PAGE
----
The ACT and SAT are standardized tests used for college admission requirements. These tests measure a student’s understanding in certain skill areas such as problem solving and critical thinking, and how they have developed during a student’s high school years. Colleges use the ACT and SAT to gauge how well a student is prepared for college-level academics, although not all colleges require these standardized tests as an admission requirement. This can be very freeing to someone who deals with test anxiety. It is very normal to have some anxiety before taking such an important test, however to some it can be more than a “little anxiety”. Find out how many colleges are making standardize tests optional and learn helpful strategies to reduce test anxiety.
Not All Colleges Require Standardized Tests
The National Center for Fair and Open Testing is an organization that “advances quality education and equal opportunity by promoting fair, open, valid and educationally beneficial evaluations of students, teachers and schools.” They have been successful in their mission, according to their latest report over 1,000 accredit higher education institutions allow the ACT and SAT to be an optional admission requirement. As a result colleges have been attracting applicants who are more academically capable as well as diverse. According to FairTest, previously the emphasis on standardized testing “deterred minority, low-income, first generation, and female students from applying”.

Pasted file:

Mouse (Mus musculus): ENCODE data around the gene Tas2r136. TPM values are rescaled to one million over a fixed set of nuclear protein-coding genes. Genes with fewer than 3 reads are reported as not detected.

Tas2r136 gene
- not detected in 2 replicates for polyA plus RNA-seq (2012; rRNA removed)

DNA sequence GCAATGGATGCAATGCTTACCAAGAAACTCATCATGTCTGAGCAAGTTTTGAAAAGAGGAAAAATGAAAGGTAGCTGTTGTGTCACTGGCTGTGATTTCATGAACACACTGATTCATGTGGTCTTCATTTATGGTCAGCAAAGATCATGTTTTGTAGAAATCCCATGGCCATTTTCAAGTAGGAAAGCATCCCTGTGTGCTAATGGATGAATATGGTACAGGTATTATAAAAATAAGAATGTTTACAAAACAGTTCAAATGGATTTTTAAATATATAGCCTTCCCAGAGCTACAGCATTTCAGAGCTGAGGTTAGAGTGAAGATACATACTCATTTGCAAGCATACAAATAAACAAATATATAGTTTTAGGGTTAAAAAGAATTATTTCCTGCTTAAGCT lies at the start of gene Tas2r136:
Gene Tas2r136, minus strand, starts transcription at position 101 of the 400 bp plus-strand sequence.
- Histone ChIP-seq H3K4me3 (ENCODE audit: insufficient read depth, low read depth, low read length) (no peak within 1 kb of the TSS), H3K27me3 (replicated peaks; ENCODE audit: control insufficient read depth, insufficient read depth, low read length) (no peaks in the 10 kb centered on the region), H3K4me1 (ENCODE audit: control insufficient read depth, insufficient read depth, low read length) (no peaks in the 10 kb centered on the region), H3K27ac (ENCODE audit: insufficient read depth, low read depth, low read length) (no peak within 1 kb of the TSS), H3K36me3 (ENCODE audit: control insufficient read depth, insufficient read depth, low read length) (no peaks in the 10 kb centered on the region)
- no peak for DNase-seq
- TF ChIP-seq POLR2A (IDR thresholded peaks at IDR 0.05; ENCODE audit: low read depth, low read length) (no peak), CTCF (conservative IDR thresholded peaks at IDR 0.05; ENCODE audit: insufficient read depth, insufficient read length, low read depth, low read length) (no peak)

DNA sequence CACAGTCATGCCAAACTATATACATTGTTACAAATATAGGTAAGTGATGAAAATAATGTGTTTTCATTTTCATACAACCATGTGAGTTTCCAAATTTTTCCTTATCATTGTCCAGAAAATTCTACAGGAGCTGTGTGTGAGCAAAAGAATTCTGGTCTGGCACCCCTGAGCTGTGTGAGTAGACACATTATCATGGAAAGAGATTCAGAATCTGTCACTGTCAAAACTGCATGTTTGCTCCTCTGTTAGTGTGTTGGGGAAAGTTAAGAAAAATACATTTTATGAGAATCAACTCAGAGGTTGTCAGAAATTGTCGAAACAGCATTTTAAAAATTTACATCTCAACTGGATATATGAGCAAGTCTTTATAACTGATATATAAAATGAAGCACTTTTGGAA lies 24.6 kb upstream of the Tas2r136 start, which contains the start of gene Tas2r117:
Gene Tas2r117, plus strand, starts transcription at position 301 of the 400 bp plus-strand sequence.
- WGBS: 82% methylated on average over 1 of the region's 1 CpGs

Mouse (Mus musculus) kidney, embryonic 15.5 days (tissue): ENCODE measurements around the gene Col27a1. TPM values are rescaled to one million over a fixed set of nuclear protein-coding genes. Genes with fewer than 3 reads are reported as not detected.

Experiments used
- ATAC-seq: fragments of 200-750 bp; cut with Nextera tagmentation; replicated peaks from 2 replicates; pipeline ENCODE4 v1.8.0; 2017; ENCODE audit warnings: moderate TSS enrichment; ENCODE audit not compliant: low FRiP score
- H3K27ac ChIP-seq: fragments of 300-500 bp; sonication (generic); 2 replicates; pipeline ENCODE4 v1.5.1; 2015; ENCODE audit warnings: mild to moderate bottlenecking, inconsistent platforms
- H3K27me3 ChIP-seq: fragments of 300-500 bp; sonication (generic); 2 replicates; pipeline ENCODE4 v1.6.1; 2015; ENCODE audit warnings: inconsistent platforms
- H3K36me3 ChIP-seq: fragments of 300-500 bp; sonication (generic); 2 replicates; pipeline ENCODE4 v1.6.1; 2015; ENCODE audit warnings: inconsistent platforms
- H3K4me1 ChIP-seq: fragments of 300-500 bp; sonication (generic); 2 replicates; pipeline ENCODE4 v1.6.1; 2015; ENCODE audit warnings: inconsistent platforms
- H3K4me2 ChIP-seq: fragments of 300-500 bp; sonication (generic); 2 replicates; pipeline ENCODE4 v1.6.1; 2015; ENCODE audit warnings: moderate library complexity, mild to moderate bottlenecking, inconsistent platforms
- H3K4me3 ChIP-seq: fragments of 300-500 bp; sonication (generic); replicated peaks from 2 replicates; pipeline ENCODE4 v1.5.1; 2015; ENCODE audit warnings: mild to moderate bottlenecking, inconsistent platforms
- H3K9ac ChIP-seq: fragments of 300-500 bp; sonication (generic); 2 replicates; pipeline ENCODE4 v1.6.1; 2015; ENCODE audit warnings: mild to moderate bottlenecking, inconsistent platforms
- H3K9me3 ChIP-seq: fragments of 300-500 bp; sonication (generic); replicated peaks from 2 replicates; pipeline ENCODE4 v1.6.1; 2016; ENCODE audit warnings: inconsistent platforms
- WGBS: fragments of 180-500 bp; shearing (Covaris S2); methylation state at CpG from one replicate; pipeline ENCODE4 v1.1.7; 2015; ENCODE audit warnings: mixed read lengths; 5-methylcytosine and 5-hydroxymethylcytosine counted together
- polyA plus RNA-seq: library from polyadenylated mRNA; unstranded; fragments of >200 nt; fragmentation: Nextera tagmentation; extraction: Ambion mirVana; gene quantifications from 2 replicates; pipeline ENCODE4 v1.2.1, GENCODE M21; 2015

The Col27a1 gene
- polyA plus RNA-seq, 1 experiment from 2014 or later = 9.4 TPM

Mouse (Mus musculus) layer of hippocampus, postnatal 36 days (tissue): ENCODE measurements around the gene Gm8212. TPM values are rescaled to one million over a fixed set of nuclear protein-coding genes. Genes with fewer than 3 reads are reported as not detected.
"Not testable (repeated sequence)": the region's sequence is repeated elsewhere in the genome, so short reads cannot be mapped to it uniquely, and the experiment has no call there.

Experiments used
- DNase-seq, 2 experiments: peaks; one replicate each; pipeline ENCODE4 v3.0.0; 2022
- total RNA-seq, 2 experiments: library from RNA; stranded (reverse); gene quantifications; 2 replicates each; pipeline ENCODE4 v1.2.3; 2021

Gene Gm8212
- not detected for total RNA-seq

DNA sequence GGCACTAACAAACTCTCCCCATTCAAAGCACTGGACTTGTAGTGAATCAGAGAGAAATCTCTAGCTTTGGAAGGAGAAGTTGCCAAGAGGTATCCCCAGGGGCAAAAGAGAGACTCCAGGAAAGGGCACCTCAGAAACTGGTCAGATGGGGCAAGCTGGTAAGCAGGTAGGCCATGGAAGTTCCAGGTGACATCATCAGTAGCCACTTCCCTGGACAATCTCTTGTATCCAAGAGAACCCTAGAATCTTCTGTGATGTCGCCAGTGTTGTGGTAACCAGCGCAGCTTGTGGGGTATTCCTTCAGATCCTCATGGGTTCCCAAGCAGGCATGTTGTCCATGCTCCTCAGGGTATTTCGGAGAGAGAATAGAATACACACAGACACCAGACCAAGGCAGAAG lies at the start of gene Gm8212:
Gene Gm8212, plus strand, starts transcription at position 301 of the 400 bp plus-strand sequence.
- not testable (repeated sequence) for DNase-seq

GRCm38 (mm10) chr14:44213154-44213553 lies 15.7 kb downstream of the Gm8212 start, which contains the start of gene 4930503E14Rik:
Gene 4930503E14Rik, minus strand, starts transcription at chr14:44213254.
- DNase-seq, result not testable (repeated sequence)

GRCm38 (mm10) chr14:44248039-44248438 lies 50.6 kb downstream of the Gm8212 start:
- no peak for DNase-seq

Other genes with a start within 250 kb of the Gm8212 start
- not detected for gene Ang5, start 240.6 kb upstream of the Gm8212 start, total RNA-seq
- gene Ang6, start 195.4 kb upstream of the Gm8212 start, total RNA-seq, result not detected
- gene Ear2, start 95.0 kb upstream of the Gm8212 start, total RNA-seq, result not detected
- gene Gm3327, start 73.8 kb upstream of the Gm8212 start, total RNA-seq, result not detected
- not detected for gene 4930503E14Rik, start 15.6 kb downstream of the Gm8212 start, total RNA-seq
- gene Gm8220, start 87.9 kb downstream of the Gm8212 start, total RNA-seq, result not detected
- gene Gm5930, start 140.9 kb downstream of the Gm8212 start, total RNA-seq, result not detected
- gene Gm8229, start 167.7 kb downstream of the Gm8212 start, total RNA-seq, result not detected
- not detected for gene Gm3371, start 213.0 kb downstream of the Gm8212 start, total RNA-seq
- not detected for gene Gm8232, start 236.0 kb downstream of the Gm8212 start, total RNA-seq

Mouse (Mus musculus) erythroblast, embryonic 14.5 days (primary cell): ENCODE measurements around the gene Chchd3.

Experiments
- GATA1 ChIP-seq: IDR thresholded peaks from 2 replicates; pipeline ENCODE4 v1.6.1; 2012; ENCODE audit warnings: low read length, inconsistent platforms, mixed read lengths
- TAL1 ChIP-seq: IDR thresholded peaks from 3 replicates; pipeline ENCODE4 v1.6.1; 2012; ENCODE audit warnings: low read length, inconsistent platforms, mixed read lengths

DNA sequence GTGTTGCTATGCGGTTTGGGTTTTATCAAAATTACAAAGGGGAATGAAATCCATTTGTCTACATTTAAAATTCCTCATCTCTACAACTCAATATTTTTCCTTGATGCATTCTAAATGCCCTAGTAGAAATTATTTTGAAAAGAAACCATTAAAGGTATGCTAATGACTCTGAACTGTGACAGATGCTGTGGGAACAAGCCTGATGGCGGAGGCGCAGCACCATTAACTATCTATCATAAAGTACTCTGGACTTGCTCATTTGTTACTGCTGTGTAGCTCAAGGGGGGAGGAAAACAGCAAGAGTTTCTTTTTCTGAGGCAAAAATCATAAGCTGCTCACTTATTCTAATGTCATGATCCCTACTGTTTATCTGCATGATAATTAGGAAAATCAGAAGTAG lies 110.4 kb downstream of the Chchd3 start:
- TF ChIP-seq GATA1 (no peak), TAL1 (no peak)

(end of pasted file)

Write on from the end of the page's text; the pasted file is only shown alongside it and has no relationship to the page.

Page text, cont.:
If your student is thinking about not taking the ACT or SAT it is very important that your child check with the colleges in which they plan to apply and review their admission requirements regarding standardized testing. Even though many colleges have made this requirement optional, it varies from school to school. Most schools fall into one of three categories … no test, test optional, and test flexible. Here are a few examples.
One university in particular has a no test policy for in state residents only. Anyone not a resident of the state in which the university is located is required to go through a comprehensive admission process. This process includes ACT and/or SAT scores.
A test optional school allows the student the option to apply with or without ACT and SAT scores. Your child will indicate on the application that they would like to apply test optional. If they choose test optional, most colleges will look at your student’s GPA, courses taken in high school, class rank, recommendations from teachers, and may require an interview.
Another university that is test flexible doesn’t require the ACT or SAT however, does require SAT subject tests or AP Exams. Basically a test flexible school may not require the ACT or SAT but will require something else in place of it.
Again, it is very important to check with the colleges your child plans to apply and review their admission requirements regarding standardized testing. Either way whether your child chooses to take the ACT or SAT or not, at All*Star Financial Aid, we always recommend you and your student review the required scores for admission and scholarships at each college.
Standardized Testing Pros and Cons